3 How can entrepreneurs cope with the regulatory burden?
The data on the graph above explains a good deal: Europe has been falling woefully behind. It has a huge number of established small businesses: a plethora of pleasant cafés and architects’ offices attests to that.
The problem is that while the levels of entrepreneurism in Europe have roughly doubled in the last 15 years, the rest of the world has really caught the entrepreneurial bug. The average number of people in the global economy engaged in entrepreneurial activity has jumped from 7.9 per cent of the measured workforce to 13.2 per cent.
But a look at the data in 2000, and then again in 2014, shows an even more striking contrast. In 2000, there was far less data, a sign of just how nascent entrepreneurial activity was in large swathes of the world.
Europe’s performance was fairly middling. Since then, the story has been one of explosive growth as more and more people around the world began to see starting their own business as a valid career option.
What is all the more striking is that Europeans generally have a favourable opinion of entrepreneurialism – they just do not see it as something that they would embark on themselves, largely driven by a fear of failure and a perception in a good number of countries that there are few opportunities5.
The benefits of an entrepreneurial culture reach well beyond the new business bringing media or technology to the wider economy. Companies that culturally embrace entrepreneurism see change as a more natural ally. This mindset can pervade the whole business culture, with established firms’ senior management and employees looking for opportunities and embracing new approaches.
There are myriad challenges facing any start-up. Finding the necessary finance consistently rates as one of the most critical keys to success6.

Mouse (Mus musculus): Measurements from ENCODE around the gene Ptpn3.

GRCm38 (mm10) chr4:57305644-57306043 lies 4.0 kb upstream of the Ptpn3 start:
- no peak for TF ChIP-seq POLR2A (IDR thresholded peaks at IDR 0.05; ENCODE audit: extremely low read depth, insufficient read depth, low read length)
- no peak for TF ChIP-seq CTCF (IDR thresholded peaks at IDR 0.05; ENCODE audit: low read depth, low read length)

The IoD’s regular Policy Voice survey tells us that the most widespread form of finance for over half of UK small and medium-sized businesses is retained earnings, followed some way behind by “friends and family”7. These UK results closely match the broader dataset of results run by the Global Entrepreneurship Monitor, where the most significant form of funding is personal savings8.
The importance of self-financing in funding the establishment of entrepreneurial businesses points to the need to allow savings and capital to build up within an economy and society. If high marginal tax rates are imposed, serial entrepreneurship and self-financing become harder and the initiative passes from the individual entrepreneur to the government as to how the money is spent.
It may well be that the government chooses to have state-funded entrepreneurial-style funds, but these become subject to the malaises that made the state such a poor investor in the past – from politically motivated channelling of funds to sectors deemed desirable (green energy, for instance) to geographical funds where the desire to regenerate is seen as more important than running a sustainable business and making a profit.